FILE PHOTO: Members of the Amhara Special Force return to the Dansha Mechanized 5th division Military base after fighting against the Tigray People’s Liberation Front (TPLF), in Danasha, Amhara region near a border with Tigray, Ethiopia November 9, 2020. REUTERS/Tiksa Negeri/File Photo
November 28, 2020
ADDIS ABABA/NAIROBI (Reuters) – Ethiopian Prime Minister Abiy Ahmed said on Saturday that military operations in the restive region of Tigray are complete and federal troops control the regional capital, a major development in a three-week-old war that has shaken the Horn of Africa.
Abiy’s government has been trying to quell a rebellion by a powerful ethnic faction that dominated the central government for decades before he came to power in 2018. Thousands of people are believed to have been killed, and nearly 44,000 have fled to Sudan, in a conflict that has called into question whether Abiy can hold together fractious ethnic groups in Ethiopia, Africa’s second most populous country.
“I am pleased to share that we have completed and ceased the military operations in the Tigray region,” the prime minister said in a tweet. Less than an hour earlier, he said in a statement, “The federal government is now fully in control of the city of Mekelle”.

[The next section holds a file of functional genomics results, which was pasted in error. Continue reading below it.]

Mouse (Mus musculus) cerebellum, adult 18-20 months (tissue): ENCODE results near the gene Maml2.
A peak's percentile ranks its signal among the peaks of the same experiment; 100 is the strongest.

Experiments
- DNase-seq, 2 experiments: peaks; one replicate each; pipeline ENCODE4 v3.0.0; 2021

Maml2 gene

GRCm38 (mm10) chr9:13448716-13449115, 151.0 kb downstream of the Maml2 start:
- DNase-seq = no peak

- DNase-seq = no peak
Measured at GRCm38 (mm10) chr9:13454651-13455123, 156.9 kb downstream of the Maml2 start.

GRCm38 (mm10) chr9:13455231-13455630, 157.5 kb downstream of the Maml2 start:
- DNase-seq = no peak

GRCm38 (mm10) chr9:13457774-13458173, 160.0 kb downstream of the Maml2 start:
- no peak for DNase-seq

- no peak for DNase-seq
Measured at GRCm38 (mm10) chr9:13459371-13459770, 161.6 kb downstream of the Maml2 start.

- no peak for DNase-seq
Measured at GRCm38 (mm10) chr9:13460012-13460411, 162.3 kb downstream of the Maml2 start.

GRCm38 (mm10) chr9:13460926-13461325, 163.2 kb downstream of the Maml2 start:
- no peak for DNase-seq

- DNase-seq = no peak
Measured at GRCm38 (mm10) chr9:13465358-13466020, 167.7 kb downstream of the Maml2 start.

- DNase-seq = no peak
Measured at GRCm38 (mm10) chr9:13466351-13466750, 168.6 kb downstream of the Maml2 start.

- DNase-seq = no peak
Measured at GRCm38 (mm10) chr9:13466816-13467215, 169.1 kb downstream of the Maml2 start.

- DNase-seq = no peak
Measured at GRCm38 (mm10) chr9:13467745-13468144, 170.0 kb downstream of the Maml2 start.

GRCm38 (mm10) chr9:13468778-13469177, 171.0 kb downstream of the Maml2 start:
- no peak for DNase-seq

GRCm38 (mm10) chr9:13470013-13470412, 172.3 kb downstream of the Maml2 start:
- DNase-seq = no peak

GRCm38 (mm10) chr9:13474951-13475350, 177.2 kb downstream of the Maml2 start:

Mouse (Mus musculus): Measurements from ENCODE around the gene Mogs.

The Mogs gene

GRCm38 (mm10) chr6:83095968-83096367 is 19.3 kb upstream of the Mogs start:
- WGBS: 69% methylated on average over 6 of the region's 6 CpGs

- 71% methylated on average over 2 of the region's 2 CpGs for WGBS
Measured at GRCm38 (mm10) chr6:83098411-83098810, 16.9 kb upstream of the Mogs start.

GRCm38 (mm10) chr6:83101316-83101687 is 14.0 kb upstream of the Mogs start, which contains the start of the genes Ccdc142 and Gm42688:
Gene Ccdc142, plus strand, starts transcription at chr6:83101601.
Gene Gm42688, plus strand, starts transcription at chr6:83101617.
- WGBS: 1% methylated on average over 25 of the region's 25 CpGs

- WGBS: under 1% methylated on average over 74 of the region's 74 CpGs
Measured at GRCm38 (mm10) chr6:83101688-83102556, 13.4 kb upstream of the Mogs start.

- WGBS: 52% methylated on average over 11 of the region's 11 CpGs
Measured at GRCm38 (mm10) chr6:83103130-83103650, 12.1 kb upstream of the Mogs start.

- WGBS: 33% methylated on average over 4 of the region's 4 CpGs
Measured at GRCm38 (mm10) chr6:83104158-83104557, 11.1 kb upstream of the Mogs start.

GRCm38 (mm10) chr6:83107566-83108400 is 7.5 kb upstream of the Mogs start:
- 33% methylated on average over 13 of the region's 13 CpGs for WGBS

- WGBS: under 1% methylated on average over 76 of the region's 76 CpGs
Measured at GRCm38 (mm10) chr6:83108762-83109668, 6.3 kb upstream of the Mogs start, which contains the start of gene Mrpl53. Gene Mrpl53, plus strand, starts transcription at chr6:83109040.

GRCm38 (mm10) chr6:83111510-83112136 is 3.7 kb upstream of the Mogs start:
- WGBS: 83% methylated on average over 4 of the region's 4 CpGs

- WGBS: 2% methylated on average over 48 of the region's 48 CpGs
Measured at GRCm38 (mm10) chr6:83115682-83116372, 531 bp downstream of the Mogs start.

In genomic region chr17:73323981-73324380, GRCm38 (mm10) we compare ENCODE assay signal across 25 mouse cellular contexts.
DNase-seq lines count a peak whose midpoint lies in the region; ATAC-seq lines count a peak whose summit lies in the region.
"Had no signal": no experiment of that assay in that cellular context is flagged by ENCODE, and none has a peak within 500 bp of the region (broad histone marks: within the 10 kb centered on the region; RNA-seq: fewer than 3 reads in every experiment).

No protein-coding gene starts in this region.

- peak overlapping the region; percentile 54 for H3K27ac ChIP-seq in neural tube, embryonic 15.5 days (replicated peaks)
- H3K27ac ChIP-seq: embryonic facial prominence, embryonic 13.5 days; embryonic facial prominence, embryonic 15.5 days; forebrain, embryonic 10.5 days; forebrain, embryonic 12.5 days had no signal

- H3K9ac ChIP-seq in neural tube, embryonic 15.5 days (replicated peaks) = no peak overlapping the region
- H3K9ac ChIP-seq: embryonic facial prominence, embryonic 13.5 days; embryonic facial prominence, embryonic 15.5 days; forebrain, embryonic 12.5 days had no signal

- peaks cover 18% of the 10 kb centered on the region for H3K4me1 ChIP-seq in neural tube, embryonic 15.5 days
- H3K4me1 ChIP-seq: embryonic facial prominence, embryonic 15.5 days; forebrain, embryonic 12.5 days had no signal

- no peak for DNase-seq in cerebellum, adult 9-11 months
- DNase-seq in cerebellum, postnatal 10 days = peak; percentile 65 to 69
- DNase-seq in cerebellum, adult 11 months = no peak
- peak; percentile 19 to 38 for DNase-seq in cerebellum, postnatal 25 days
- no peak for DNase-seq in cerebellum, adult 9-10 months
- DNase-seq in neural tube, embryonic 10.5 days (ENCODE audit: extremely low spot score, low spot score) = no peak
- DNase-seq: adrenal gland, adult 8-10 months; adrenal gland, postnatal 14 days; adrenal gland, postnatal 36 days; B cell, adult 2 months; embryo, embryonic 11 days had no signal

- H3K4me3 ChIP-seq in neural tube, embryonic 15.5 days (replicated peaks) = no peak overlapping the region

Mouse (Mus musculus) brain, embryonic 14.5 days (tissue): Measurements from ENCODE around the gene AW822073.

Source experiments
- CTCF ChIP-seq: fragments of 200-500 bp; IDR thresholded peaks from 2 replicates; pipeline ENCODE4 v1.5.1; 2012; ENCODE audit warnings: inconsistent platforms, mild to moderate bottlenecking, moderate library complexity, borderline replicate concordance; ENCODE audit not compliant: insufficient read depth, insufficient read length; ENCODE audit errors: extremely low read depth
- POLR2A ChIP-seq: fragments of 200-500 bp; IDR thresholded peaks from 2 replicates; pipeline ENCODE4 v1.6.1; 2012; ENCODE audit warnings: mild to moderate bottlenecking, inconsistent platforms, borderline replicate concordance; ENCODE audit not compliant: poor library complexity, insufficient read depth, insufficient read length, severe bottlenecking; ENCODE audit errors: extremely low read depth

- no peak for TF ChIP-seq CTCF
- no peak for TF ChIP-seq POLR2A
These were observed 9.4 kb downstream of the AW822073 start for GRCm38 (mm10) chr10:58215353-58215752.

However the leader of Tigray People’s Liberation Front (TPLF), whose forces have been fighting Ethiopian troops, said the group was not giving up.
“Their brutality can only add (to) our resolve to fight these invaders to the last,” TPLF leader Debretsion Gebremichael told Reuters in a text message. Asked by Reuters if that meant his forces would continue fighting, he replied: “Certainly. This is about defending our right to self determination.”
There was no immediate response from the government.
In his statement, Abiy said federal police would continue searching for and detaining TPLF “criminals” and would bring them to court. The prime minister has called the offensive a law and order operation.
It was not clear if any TPLF leaders had surrendered. Debretsion said in another text message that their forces were withdrawing from around Mekelle.